Take the 2-minute tour ×
Personal Productivity Stack Exchange is a question and answer site for people wanting to improve their personal productivity. It's 100% free, no registration required.

I have several responsibilities which in theory require me to take considered actions, but in practice many of those actions are emphemeral - such as the responsibility to manage certain types of risk, or the commitment to treat my colleagues with care and respect. While these activities are mostly embedded in everyday behaviour, they do occasionally generate an action such as performing a risk assessment for the first example, or reflecting on stakeholder interactions for the second.

In particular these are things that I feel deserve time at the weekly review. So would GTD treat them as projects, or another kind of thing?

share|improve this question

1 Answer 1

A GTD Project will have an outcome and is generally expected to be done within a year or so.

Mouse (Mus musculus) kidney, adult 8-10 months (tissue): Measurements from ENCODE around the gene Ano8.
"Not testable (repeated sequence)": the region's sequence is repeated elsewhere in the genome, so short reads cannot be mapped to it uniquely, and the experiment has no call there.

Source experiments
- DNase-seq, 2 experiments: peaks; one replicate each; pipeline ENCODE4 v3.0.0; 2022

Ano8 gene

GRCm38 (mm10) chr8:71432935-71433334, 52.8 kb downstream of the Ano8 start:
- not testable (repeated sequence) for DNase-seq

The things you list sound more like they are components of what GTD describes as "Areas of Focus", also known as the 20,000 foot level (with the runway being tasks, 10,000 feet is current projects, 30,000 feet is 1-3 year goals, 40,000 feet is 5 year goals, and 50,000 feet your overall life purpose).

Typical in many people's areas of focus are things like "Parent", "Spouse", "Manager", "Physical Fitness", "Mental Health", "Homeowner", and so on. They're topics or areas you have a responsibility toward, but no expectation of a time when they are done.

Within an area of focus, it is common to have lists of things that are related to that area, and to use that list in a review.

So I think "Areas of Focus" or "Roles" is what you are looking for, rather than Projects. I generally review mine monthly to see if there are any projects that should be created for any of them, and if I am keeping them all in balance.

share|improve this answer

Your Answer

 
discard

By posting your answer, you agree to the privacy policy and terms of service.

Not the answer you're looking for? Browse other questions tagged or ask your own question.